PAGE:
What it does
With anything in your training or fitness; generally, it’s a good idea to look at the benefits it can provide rather than just the risks that come with it. Increasing your flexibility doesn't just keep you safe; it can really enhance your training and make a lot of things in life generally more comfortable. It might seem obvious or even go without saying, but don’t dismiss it!
An increased motion range means that not only are tasks that you must do in your daily life much easier; your exercise routine can be a lot more effective too. Weight training and cardio can both really benefit from a better motion range. You can really make sure that your form is spot on and that you're doing the very best you can from every workout. The prevention of injury is vital, and this is the best way to ensure it.
What you can do
Plunging into the nitty-gritty of what you can do to keep your flexibility in good shape, there are a few different techniques that you can begin to use. They are dependent on where it is that you’re starting from, like if you’re recovering from an injury or exercising with a medical condition, or you’re a gymnast trying to perfect your routine.
Some of the most popular ways to do it are focussed around stretching thoroughly as a workout. The most recognised of these are Pilates or Yoga, but stretching is a tricky thing to master.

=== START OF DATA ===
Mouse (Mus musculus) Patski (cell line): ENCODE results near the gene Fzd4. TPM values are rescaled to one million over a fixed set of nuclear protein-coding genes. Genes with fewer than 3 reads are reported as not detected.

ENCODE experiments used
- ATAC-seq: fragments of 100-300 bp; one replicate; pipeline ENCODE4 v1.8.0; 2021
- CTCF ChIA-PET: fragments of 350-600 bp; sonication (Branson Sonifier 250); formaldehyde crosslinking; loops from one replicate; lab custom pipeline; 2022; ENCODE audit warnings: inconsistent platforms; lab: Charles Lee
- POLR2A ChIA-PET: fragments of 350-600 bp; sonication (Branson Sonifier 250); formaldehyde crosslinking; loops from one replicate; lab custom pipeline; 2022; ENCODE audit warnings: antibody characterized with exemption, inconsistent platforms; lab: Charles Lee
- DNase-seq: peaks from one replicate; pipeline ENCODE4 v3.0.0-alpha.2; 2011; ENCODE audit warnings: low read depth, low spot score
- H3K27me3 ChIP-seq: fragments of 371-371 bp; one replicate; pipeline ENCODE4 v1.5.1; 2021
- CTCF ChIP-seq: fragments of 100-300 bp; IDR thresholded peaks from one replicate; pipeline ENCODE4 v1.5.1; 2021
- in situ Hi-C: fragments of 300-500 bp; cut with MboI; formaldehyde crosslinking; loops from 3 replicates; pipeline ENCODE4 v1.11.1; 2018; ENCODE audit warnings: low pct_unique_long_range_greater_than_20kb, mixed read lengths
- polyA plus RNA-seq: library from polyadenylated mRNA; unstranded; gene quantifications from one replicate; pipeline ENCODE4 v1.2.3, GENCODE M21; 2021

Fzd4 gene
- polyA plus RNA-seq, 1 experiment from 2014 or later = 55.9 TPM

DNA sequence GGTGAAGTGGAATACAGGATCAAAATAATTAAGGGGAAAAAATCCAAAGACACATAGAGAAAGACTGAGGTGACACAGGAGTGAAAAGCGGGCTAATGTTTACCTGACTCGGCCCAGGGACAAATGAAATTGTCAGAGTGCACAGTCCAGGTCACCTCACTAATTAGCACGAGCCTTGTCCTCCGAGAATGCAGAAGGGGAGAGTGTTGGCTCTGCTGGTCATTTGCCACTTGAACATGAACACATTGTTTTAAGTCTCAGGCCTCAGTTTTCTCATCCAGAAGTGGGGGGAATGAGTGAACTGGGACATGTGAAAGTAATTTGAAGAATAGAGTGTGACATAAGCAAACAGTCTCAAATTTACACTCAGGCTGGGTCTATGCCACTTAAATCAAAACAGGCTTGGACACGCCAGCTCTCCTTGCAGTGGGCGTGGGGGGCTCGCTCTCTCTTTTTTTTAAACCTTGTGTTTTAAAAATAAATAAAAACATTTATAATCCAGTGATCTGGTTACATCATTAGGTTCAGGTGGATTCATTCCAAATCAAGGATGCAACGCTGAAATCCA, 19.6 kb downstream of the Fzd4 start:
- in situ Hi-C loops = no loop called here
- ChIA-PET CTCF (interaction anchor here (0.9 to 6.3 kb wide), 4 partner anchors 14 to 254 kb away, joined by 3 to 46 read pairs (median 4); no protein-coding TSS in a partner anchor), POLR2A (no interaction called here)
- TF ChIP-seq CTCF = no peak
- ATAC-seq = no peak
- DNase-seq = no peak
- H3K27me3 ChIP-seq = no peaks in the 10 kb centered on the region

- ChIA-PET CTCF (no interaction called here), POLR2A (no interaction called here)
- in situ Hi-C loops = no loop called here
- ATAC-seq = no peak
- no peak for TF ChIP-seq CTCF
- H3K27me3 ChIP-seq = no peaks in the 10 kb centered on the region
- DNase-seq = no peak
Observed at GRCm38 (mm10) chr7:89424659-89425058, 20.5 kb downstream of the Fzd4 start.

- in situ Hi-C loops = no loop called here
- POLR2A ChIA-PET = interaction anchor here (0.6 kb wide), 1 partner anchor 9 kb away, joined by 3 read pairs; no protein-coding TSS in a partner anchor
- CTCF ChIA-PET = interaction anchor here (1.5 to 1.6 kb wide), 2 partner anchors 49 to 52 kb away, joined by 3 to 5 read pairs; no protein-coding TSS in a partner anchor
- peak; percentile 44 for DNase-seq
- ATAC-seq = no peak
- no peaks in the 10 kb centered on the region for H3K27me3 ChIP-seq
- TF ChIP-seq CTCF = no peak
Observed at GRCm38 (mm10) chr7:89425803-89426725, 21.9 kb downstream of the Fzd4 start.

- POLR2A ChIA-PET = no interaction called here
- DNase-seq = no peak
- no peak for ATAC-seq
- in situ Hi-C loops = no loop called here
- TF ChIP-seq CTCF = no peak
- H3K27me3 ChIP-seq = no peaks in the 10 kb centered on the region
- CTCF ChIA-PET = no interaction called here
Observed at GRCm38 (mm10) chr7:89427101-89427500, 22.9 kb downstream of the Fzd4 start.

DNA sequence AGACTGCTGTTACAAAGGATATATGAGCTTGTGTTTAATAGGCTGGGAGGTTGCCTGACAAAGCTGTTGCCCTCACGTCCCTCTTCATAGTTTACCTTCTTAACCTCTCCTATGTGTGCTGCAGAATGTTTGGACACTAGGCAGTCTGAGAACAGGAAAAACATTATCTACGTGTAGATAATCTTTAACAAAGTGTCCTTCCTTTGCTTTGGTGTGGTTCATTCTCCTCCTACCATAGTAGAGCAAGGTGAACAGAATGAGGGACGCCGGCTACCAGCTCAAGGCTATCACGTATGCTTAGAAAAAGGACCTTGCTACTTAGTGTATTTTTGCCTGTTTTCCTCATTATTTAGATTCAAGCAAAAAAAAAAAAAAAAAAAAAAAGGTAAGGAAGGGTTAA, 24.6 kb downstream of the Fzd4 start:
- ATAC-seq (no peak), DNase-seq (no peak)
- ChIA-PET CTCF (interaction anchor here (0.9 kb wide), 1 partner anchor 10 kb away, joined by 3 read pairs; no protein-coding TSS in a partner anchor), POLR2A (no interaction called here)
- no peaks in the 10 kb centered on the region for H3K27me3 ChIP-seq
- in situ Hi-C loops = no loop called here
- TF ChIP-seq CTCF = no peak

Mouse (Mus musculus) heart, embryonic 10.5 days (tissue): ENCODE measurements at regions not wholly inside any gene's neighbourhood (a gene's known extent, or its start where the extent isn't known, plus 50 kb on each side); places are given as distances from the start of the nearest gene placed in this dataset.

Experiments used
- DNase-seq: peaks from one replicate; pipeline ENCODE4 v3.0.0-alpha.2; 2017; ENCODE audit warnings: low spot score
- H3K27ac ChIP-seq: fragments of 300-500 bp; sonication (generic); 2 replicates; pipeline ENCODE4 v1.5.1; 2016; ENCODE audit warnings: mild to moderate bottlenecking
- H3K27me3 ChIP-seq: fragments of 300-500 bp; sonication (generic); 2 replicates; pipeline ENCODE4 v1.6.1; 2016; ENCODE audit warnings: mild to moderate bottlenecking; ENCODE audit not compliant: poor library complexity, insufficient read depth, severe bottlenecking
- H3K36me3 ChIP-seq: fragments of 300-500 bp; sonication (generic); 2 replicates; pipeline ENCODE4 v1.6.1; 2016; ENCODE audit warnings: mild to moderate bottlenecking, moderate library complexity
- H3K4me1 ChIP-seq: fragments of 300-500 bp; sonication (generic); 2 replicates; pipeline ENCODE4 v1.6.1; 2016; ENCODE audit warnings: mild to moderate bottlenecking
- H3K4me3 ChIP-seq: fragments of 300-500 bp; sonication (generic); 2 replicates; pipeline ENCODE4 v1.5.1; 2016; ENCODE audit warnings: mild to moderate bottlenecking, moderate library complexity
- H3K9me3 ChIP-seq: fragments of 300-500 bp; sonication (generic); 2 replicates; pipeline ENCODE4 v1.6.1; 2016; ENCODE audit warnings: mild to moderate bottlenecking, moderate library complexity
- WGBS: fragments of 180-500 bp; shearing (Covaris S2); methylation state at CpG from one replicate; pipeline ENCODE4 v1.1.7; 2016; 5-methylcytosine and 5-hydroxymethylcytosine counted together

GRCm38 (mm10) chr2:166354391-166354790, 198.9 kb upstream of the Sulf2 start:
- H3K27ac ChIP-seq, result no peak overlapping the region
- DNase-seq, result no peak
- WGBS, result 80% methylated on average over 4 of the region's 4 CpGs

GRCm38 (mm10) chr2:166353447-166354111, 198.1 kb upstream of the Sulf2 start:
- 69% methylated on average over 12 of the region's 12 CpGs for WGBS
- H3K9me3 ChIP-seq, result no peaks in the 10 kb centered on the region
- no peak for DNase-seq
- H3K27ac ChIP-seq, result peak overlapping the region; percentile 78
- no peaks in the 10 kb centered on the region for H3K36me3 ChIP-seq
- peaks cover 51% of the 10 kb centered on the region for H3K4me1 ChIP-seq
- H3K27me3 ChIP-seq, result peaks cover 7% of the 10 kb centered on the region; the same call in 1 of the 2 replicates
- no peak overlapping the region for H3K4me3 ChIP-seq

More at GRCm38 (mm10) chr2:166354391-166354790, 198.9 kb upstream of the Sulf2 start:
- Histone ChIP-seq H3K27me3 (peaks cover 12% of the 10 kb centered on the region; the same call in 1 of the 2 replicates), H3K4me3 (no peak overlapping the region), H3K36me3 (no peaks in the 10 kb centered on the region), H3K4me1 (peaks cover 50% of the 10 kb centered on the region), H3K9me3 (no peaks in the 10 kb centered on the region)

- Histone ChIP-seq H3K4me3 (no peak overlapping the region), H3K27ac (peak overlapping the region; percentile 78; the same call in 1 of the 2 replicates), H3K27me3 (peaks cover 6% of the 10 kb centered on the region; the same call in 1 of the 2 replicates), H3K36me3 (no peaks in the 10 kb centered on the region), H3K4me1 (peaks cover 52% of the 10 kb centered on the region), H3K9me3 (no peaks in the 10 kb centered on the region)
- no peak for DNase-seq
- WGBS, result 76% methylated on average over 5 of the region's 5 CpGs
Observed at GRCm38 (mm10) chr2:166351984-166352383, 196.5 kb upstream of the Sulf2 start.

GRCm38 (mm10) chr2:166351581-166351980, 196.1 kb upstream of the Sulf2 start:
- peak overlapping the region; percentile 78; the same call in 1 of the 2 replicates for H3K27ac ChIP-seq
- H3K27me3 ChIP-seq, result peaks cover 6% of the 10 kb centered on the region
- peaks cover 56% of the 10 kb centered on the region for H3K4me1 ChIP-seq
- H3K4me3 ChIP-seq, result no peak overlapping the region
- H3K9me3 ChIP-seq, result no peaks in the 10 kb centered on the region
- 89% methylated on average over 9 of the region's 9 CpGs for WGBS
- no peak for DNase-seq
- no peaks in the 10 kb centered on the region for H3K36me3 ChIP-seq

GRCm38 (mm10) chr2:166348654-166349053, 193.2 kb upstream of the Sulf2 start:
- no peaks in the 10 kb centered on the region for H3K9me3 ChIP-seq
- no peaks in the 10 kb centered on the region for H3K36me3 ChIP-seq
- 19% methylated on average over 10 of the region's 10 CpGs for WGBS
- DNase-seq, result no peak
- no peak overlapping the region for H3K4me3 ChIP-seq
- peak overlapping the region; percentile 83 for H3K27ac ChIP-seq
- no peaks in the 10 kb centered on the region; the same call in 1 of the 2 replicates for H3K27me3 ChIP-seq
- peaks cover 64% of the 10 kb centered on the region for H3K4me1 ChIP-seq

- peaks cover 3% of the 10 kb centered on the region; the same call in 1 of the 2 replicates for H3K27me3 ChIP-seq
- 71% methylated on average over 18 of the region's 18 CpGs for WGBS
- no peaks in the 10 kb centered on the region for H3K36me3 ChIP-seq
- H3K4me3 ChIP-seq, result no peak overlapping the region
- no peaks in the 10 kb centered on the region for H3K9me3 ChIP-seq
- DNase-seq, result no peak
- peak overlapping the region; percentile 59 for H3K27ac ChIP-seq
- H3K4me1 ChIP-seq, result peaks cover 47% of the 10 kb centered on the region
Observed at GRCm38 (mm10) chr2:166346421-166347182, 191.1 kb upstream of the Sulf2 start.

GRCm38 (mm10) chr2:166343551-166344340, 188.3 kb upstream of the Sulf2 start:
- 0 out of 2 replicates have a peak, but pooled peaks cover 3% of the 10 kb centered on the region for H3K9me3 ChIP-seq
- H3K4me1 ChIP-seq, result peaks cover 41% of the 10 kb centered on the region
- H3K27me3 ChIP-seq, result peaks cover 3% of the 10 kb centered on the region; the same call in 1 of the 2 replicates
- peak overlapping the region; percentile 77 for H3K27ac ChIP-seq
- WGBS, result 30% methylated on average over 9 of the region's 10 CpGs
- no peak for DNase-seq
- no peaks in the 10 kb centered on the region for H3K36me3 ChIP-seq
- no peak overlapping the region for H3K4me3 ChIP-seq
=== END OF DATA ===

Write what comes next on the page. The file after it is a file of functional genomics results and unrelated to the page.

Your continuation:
The biggest and most popular way that people use to improve their flexibility is through yoga. It’s an incredible way to exercise the body and the mind and keep you at your physical peak without needing too much work. There are beginner poses, and extremely advanced poses depending on where you are. You’ll soon progress your way through.
Many of the poses that are involved mean that you need to use a vast range of muscles to put yourself in these positions, and even more to make sure you can stay in them securely. This means that you get a full body workout rather than any one muscle group, and you’ll be using your core strength a lot more than you would for other styles of exercise which means that your strength will increase as a result.
Plates are more of a core strength focussed exercise above anything else, which is where the difference comes into play between that and Yoga. In Pilates, stretching is a by-product rather than a focus like it is in Yoga, and that’s the real difference.